No institution is self-sufficient. Rather it is a part of an ecosystem, receiving and giving support in complex arrangements. Due to interdependency and the extreme differences in functionality among institutions, functional institutions subsidize all others.
The functional institutions solve and handle hard tasks not just for themselves but many other organizations and communities. Since they can outsource to functional institutions, let alone imitate their example, even mere social groups become quite productive.
The reason is that there are multipliers external to the social group, provided by functional institutions elsewhere, that make the nonfunctional institutions’ modest linear efforts worthwhile.
In a civilization with several functional institutions, everything seems to work very well. The ubiquitous perception of functionality is then reflected in the culture and produces a very palpable mood of optimism. Nothing seems beyond the civilization’s grasp.
People impact the world through institutions they build
The term institution is not synonymous with the concept of empire, though they can overlap in some cases.
An empire is a region of coordination around a central power, where the central power is the cause of the region of coordination. An institution can be the entirety of a given person’s empire, but such an empire can also include multiple institutions. Naturally functional institutions can extend the reach of personal empires.
I argue in ‘Competition for Power’ that people’s impact on the world follows a Pareto-like distribution, with the most impactful people having a far greater impact than the rest.
The creation of functional institutions is the means by which people are hugely impactful. People who build institutions are far more impactful than people who don’t, and among those, people who build functional institutions are by far the most impactful.
The height of personal power amassed by creators of functional institutions can certainly dwarf that held by those merely inheriting them. But power is a means, not an end. The big picture impact of such impressive personal empires doesn’t lie in the power to right particular wrongs or achieve particular aims, but rather in how such empires lay the foundation for building further institutions.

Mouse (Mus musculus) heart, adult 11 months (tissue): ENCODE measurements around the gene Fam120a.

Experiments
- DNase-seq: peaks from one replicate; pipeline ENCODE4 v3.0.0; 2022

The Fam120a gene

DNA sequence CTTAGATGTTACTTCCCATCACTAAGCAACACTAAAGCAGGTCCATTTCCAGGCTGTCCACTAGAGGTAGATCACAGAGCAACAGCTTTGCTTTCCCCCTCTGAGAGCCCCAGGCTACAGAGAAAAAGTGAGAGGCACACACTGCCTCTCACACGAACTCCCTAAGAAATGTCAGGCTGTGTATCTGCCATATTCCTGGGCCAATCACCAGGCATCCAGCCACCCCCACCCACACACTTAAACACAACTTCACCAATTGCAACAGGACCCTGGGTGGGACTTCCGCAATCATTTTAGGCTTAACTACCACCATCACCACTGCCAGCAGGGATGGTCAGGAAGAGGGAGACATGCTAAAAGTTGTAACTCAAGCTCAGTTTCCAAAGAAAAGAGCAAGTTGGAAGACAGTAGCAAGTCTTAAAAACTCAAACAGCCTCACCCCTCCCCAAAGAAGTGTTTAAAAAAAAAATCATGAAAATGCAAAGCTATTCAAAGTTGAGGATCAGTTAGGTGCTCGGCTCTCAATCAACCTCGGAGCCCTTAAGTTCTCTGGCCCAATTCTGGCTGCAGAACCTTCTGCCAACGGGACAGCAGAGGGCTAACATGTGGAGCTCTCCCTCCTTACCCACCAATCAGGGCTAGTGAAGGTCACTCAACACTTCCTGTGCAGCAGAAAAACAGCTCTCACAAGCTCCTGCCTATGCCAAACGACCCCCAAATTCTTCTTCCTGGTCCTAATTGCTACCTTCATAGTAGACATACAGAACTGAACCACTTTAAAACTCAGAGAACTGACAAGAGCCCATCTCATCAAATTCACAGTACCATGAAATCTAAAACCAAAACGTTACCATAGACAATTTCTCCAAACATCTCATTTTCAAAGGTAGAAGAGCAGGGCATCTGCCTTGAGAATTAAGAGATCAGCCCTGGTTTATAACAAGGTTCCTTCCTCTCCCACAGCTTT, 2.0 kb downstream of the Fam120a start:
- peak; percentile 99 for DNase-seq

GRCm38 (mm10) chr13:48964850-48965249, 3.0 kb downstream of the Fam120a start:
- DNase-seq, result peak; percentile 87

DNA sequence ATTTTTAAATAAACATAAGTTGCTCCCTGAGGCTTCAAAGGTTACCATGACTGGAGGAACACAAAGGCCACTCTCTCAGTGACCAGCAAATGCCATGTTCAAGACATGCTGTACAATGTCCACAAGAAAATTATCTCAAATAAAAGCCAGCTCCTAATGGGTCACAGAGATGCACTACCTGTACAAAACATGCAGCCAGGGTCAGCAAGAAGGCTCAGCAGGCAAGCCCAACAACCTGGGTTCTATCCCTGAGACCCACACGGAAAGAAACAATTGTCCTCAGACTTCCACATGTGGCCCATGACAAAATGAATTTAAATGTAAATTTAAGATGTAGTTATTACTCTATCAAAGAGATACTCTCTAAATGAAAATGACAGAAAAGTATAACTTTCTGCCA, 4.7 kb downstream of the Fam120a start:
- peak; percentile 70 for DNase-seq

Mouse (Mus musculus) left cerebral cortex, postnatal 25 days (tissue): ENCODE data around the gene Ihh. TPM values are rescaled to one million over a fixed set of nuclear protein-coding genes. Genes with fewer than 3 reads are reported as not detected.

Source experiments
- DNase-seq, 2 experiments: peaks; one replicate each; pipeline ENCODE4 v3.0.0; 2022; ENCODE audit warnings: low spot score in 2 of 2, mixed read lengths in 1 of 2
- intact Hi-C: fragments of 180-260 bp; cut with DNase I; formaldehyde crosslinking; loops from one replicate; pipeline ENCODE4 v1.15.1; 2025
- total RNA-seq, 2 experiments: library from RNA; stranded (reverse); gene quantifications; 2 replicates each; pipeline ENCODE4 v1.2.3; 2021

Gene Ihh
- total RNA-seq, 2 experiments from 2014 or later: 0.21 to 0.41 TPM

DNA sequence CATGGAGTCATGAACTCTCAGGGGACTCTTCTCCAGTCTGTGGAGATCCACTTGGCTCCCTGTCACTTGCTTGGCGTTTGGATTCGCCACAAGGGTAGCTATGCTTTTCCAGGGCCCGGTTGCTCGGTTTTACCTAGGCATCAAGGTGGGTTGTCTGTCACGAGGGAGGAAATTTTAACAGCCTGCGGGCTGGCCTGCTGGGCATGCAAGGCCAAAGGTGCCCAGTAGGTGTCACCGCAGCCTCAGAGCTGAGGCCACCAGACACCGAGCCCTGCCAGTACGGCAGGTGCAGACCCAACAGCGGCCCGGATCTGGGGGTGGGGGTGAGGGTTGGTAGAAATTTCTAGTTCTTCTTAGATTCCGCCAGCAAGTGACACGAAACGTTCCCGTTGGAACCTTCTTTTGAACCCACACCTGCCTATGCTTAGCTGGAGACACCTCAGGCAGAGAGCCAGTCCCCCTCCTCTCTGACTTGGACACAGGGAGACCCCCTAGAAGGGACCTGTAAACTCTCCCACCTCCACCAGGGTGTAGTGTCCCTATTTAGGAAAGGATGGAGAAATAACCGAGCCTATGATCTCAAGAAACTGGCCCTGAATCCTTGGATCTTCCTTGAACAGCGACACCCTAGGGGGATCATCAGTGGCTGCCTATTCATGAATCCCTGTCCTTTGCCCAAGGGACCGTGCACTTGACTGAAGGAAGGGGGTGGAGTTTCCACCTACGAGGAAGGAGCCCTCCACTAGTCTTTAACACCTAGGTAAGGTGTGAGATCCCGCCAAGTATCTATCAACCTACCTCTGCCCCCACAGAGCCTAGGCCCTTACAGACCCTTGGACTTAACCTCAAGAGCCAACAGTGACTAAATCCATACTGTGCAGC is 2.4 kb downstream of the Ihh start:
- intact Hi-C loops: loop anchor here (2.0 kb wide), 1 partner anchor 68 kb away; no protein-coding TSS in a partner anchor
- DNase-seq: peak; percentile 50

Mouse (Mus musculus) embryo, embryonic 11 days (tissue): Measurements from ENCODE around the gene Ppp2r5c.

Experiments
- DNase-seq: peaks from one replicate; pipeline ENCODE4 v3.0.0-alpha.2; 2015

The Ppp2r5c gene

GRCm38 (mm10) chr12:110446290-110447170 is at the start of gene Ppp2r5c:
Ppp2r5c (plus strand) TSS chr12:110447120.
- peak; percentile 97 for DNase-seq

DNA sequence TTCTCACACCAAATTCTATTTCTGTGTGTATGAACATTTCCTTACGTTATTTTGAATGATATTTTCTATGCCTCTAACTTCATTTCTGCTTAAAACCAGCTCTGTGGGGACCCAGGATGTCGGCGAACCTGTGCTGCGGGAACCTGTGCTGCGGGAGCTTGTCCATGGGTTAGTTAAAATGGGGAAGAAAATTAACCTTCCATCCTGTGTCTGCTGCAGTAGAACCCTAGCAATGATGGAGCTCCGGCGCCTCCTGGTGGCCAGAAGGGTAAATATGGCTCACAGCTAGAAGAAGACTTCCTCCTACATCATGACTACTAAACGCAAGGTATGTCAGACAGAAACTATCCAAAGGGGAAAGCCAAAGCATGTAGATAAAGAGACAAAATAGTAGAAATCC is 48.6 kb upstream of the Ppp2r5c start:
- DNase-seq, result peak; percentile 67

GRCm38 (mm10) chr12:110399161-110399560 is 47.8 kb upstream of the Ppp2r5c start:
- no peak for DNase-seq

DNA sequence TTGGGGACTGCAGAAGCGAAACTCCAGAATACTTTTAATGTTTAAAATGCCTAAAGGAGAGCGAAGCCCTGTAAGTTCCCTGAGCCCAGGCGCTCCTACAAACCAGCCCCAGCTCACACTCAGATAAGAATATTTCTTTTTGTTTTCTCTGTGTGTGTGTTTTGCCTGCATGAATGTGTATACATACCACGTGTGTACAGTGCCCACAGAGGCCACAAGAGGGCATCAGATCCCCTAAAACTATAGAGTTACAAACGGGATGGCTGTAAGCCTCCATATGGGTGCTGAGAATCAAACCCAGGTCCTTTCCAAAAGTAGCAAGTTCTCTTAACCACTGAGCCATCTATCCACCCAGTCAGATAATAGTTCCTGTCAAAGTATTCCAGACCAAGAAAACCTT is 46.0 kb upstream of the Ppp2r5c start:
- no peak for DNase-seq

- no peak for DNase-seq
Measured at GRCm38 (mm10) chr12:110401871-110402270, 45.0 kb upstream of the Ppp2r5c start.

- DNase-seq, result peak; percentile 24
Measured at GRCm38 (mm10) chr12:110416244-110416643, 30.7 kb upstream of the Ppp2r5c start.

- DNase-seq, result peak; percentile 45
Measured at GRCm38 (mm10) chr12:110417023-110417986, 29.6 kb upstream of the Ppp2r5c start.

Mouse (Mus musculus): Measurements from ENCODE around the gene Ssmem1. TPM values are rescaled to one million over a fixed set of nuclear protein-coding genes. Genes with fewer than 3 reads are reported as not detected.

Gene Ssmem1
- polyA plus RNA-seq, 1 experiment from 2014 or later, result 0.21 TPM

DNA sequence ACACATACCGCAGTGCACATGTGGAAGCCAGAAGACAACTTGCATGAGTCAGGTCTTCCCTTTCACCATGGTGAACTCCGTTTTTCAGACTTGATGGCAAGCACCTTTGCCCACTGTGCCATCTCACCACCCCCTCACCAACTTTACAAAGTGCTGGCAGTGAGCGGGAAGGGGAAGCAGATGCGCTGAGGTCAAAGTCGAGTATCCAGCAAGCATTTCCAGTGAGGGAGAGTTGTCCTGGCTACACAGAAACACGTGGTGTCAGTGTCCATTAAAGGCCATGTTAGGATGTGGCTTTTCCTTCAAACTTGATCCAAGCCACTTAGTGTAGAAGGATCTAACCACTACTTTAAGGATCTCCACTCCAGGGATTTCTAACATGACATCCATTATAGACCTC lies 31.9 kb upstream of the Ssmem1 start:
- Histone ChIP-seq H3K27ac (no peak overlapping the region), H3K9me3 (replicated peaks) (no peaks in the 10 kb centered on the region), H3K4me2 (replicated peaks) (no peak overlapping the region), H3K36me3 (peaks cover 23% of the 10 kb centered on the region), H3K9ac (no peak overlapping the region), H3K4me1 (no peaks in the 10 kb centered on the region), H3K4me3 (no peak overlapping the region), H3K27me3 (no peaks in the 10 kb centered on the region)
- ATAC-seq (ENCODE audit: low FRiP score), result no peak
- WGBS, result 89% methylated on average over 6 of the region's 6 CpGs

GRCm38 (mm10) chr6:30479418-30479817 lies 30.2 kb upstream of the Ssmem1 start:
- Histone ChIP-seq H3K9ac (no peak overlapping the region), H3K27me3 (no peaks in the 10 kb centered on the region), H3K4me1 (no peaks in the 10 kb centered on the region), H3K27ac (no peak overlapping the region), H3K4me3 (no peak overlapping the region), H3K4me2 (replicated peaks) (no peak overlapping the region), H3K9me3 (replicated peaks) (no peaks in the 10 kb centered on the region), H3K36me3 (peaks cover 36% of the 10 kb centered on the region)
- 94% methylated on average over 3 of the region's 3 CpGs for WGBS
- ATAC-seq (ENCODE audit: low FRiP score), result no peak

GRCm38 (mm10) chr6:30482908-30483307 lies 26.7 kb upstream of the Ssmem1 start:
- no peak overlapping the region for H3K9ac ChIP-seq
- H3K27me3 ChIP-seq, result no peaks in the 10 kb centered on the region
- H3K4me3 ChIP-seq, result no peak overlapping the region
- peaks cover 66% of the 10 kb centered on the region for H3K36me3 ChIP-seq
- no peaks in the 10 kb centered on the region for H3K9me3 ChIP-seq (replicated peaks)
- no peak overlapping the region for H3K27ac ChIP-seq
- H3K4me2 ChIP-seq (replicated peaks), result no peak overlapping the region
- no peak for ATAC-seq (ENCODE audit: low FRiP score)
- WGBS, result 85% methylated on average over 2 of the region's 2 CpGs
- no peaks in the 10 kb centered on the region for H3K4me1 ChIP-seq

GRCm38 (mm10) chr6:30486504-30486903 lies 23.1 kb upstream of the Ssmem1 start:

A functional institution can outright solve a problem for a civilization. It might, for example, complete the construction of infrastructure so important it changes the course of economic development for centuries to come, such as ancient China’s grand canal or a hypothetical space elevator.
A functional institution can subsidize the working of many other ventures through providing services other institutions and communities can rely on. One might consider Hammurabi or Muhammad’s systems of law as examples.
Those who build these functional institutions mold society. Among the founders of functional institutions, those who build the most functional institutions are much more impactful than the rest.
I will call those who found the most functional institutions that contribute to the bedrock of their civilizations Great Founders. Via the creation of institutions, Great Founders become the shaping force of society.
To examine a society, then, we should first look for functioning institutions. A simple way to do this is to identify businesses, religions, governments, and so forth that are radically outperforming their competitors. We then seek out the founders of these institutions.
By looking at the distribution of founders across various domains, we can make predictions about the future of specific fields and industries. Even further, by investigating the plans and intentions of Great Founders, and evaluating how likely they are to succeed, we can make specific predictions about what the future holds.
The actions and capabilities of Great Founders determine the future social and material landscape of civilization, and thus the future of the world. Societies with many Great Founders will innovate and flourish, while societies with few will stagnate and deteriorate.
For a more complete description of this theory see my manuscript.